Yet there are the works of the 14th Century Dominican, Meister Eckhart. Apparently, he tried to revive the use of myth and Christianize them. His works were put on trial and condemned for the presence of many errors. It should come as no surprise to find various heretical philosophers of the 19th Century, as well as Madame Helena Blavatksy’s Theosophical Society, reviving and adopting his ideas. Many other New Age thinkers like the apostate Fr. Matthew Fox have promoted Meister Ekhart. Obviously, we are forced to conclude that the saints did not consider the myth able to convey truth whereas the heretics did. The Church and History have shown the saints to be right.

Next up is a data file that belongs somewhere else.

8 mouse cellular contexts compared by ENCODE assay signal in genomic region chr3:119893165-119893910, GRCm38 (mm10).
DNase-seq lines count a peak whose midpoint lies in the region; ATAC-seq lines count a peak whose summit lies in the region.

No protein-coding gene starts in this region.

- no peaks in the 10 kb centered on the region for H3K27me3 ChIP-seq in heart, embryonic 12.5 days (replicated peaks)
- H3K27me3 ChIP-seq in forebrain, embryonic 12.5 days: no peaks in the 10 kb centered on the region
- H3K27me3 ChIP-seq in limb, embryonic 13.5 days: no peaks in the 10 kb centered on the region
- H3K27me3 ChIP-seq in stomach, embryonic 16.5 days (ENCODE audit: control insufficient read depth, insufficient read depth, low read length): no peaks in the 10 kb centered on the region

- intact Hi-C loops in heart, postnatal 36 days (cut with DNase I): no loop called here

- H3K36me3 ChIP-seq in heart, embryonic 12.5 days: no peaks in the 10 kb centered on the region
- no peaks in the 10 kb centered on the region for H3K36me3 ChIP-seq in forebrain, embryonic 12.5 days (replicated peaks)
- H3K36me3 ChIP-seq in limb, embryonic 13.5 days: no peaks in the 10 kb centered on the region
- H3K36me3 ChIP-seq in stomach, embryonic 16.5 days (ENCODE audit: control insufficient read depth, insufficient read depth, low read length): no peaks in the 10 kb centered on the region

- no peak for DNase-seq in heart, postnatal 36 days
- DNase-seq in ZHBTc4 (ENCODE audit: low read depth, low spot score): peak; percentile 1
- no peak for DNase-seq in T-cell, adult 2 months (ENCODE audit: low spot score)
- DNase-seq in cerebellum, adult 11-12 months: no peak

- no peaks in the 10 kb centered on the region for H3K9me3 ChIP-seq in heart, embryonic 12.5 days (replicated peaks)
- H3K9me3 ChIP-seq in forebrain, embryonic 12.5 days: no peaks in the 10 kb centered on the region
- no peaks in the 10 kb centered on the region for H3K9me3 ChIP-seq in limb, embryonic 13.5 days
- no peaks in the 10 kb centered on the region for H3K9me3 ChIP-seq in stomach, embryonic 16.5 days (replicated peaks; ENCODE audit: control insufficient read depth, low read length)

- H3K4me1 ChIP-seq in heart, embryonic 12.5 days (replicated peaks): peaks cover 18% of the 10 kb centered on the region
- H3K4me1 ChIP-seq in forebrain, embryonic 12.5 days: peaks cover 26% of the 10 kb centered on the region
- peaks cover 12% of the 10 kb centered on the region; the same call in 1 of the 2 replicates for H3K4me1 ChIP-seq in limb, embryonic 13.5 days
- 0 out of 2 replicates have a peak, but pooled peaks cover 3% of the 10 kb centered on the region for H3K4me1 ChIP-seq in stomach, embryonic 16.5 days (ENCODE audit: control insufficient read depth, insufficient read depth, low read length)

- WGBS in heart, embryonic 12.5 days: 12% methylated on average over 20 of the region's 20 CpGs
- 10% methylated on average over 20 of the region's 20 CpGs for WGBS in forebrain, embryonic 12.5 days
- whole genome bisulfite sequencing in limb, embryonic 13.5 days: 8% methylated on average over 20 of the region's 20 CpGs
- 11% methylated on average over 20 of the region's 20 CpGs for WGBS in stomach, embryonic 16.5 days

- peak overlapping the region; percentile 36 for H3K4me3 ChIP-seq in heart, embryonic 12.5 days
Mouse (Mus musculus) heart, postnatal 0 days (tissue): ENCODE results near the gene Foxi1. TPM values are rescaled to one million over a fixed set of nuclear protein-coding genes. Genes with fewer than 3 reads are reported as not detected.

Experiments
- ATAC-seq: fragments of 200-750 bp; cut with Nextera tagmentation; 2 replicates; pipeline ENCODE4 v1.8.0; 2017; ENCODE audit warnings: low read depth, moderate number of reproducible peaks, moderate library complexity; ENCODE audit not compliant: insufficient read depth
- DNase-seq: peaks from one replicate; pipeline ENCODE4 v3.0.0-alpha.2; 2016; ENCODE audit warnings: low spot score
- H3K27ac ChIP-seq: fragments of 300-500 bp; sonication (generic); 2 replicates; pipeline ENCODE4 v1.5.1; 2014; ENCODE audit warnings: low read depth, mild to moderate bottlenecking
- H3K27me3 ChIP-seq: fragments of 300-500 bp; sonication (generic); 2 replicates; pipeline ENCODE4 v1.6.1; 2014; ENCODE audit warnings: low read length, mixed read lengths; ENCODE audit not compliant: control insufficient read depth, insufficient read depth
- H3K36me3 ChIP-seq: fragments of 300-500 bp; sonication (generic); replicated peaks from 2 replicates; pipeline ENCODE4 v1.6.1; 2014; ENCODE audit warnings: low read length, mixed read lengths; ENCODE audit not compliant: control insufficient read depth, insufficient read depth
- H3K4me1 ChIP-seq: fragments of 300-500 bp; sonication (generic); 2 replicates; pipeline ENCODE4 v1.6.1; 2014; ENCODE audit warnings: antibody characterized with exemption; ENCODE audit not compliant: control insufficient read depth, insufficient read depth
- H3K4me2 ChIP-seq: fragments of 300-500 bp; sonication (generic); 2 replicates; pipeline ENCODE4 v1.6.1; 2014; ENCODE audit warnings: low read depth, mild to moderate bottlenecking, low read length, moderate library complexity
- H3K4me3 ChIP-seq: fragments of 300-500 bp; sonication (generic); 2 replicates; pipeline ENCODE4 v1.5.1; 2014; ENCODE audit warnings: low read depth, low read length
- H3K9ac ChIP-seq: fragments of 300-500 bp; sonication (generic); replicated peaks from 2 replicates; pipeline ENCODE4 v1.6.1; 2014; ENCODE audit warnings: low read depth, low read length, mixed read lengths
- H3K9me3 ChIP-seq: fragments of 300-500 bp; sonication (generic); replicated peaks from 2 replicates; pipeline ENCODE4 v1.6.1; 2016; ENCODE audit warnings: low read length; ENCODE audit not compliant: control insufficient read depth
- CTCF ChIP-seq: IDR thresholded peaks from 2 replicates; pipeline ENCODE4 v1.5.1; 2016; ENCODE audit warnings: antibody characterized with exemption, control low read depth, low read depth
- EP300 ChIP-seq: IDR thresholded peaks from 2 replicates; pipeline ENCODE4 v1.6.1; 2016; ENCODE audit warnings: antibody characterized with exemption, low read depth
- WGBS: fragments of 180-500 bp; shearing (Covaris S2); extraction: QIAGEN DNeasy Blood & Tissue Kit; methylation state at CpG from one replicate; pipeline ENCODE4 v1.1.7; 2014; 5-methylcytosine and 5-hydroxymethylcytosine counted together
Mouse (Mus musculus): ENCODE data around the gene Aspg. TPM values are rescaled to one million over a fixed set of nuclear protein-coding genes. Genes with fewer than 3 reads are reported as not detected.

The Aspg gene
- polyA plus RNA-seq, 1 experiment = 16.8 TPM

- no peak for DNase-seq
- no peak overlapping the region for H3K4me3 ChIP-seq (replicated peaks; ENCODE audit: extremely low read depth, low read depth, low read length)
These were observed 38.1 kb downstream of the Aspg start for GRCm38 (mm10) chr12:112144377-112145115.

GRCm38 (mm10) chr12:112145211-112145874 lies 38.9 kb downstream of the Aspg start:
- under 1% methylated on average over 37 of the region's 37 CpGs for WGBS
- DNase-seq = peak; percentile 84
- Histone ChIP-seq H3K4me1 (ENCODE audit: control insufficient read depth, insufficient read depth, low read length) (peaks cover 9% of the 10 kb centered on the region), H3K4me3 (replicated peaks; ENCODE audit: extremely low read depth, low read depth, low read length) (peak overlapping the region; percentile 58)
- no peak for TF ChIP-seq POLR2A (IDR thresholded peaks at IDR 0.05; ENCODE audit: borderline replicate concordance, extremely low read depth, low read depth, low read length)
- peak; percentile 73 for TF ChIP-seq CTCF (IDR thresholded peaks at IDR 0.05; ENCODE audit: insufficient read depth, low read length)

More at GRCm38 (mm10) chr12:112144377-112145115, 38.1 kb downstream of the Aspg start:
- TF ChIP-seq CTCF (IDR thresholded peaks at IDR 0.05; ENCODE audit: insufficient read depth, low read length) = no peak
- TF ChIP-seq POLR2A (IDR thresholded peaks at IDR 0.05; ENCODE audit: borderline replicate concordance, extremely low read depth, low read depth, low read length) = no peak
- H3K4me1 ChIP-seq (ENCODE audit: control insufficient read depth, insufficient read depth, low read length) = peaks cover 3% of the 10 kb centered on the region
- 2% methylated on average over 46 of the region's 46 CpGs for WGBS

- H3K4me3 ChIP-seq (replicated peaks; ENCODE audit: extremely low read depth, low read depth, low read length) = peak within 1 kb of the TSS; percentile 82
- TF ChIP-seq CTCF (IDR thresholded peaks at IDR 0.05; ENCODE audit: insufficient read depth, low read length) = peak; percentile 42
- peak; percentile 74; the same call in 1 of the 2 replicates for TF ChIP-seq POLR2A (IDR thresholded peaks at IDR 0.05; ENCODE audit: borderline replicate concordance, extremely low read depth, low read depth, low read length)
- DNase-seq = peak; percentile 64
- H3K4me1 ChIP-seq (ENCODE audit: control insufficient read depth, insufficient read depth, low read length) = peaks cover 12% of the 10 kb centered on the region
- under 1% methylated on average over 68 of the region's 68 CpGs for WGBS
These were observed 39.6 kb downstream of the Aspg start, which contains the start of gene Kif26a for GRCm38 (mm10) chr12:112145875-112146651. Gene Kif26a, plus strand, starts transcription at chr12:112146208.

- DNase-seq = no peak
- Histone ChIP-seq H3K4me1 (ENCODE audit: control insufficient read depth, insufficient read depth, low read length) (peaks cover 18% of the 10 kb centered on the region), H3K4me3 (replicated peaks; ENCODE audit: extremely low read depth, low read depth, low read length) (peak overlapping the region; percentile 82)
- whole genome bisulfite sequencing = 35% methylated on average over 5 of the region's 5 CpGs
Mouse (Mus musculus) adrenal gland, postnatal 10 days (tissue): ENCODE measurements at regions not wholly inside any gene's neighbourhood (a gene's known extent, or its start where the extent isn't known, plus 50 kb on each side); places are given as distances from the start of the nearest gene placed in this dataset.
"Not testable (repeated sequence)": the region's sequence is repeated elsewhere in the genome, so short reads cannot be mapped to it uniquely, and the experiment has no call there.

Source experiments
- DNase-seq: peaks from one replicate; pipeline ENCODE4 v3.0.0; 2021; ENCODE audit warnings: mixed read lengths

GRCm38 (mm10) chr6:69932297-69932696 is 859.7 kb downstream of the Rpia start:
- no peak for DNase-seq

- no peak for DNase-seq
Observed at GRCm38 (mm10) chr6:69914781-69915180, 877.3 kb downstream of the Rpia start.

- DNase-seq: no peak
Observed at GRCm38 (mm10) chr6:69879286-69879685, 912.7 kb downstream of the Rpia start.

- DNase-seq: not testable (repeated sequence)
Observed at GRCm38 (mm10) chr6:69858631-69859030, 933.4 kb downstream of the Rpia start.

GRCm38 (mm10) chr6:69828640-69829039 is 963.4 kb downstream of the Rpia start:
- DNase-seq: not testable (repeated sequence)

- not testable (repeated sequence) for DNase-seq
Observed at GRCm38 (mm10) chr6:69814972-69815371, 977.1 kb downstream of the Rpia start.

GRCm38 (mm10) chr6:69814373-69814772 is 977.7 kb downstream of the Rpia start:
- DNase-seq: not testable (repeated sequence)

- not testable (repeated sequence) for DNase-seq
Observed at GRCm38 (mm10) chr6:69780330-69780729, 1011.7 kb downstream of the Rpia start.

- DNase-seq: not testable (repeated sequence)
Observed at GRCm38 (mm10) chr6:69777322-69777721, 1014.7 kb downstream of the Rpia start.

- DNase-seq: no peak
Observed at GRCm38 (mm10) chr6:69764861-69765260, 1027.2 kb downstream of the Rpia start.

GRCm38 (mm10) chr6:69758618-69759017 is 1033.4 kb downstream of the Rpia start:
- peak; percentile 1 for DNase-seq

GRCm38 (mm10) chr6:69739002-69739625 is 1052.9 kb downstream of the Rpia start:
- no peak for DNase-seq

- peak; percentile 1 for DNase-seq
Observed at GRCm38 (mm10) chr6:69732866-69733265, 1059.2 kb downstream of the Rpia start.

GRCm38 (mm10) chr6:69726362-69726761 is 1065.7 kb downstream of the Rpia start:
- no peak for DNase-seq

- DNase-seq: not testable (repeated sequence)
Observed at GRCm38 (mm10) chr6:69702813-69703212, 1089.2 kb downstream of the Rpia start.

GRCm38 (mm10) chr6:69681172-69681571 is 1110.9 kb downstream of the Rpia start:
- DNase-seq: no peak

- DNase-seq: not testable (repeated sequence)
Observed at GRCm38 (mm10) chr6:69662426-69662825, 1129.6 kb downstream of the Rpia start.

It should be noted here that Joseph Pearce says over and over again how misunderstood Tolkien is…even “mythunderstood.” The main reason he gives for this breakdown? Tolkien had a different, more elevated understanding of myth. Yet, here again, we are on the ground of modern erroneous ways of thinking which always tries to redefine words and meanings while keeping the word itself. The facts we have already gathered speak for themselves… myths are not safe avenues for transmitting truth. It seems clear to me that Tolkien has proved this like no one has ever done before. Think about it… 150 Million people have read his books… As a result, a whole industry has grown up around it… movies, a whole spread of fantasy writers and new myths have come about, games, and so on. This is big business! In the bedrooms of our youth we find full size posters of actors from The Lord of the Rings (who are known to live perverted lives and hold positions contrary to Christ and His Church). And through all this activity… the Church has not increased in size… but rather more and more of Her members have fallen away and even apostatized. These fruits speak for themselves! The notion of myth, even in its so-called elevated view as held by Tolkien and promoted by Joseph Pearce, has not helped the Church in this difficult time.